|Annie comes in contact with a member of a strange and exotic society known as "rich housewife."|
She not sure about anything -- except that she should save this little boy from being run over by a segway. The boy's mother, a rich mom from the Upper East Side, is very grateful. Annie introduces herself, but the mom mishears her and hears "I'm a nanny" instead of "I'm Annie." And wouldn't you know it? Mrs. X (as Annie calls her to protect her name) needs a nanny. Annie likes kids and needs some time to regroup and figure out her life, and decides this would be a good place for her to do that, but she signed up for way more than she thought.
This movie is quite a mishmash of genres, mainly a rom-com with a very large side of drama, or, maybe a drama with a medium side of comedy and a good taste of romance. It's narrated by, and from the perspective of Scarlett Johansson as Annie. Before watching this movie I heard an opinion that she was miscast to be the lead of this movie, and maybe that's so -- it was based on a book that may have a very different kind of lead -- and she certainly is an unconventional choice to play a mild mannered casual everyday kind of girl, but it's exactly that that makes her and the film she leads stand out from other drama heavy rom-coms. She was charming and complimented the script and film style well I thought.
|These two go way back, don't they?|
On the other side of the romance is another familiar Avenger: Chris Evans. He is the "Harvard Hottie" from upstairs and don't worry, his lack of a name doesn't mean a bit-part role. Of course since there's more nanny drama than romance here their relationship gets the shorter end of the stick, but they're still plenty fun. They have really great chemistry together, as you know if you've seen The Winter Soldier, and this just has a little bit more romance for them to deal with.
Things start getting serious though, when dealing with the X's. Annie uses her time working for Mrs. X as an opportunity to do a kind of anthropogenic study on high class New York families. I don't know at all from experience, but I imagine that some things she observes and the film shows us are stereotypes and/or exaggerations, but some probably hits home too. And for more than just those lucky enough to call the upper east side their home.
|Not amused. Not at all amused.|
Mrs. X is Laura Linney. I adore Laura Linney, though I've only seen her in a few things, and I must say she really impressed me in this role. Her character was tragic and complex and full of hard layers and the way she played it was well-near mesmerizing. She controlled the screen while it showed her. As far as I can tell, the character was her type -- the lady who is bright and cheerful on the outside but hiding lots of darker things underneath -- but it didn't feel like just another typical role, it felt like a very thoughtful performance, even if the character was just a generalization of that kind of woman. Her son Grayer is played by Nicholas Art and is only occasionally annoying, when he's supposed to be, and is otherwise quite a charmer and quite an actor.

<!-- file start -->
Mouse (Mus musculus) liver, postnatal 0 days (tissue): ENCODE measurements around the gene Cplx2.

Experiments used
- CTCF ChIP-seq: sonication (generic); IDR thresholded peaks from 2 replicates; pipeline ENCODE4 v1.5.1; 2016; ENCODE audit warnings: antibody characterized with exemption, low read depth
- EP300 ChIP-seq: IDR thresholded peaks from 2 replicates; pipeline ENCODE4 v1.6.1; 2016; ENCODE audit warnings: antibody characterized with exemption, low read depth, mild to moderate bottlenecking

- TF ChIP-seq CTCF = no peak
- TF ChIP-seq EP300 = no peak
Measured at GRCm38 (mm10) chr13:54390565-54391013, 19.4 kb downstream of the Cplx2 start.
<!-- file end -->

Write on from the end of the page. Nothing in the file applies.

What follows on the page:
Another generalized character is Mrs. X's distant, cold, super rich husband. He is played by Paul Giamatti, and not at all his type. It was rather scary actually; when the character is first introduced they hide is face for a time, and when it's finally revealed it's made up to be unsettling -- light reddish hair, and contacts to make his eyes a lighter blue. He looks as if he has no soul. And of course Giamatti's performance uses and grows on that impression. He is quite the pro, and produces a character that is arguably stereotyped and just as arguably accurate.
|We all know those looks.|
The comedy is hit and miss -- some silly, slapstick type things and some things that warranted a chuckle, but nothing particularly flat or particularly memorable. As a rom-com -- however partially -- this movie is not missing any Oscars it's worthy of by being overlooked and disregarded. But, as a rom-com, it actually impresses by being a satisfying lighthearted romance and adding some pretty deep and heartfelt themes and lessons to the mix as well. It's an involving, sweet story that gets its truths right, and is full of talent, making a quite enjoyable glance into a fictional exhibit featuring the strange culture of plastic families and their overwhelmed and observant nannies.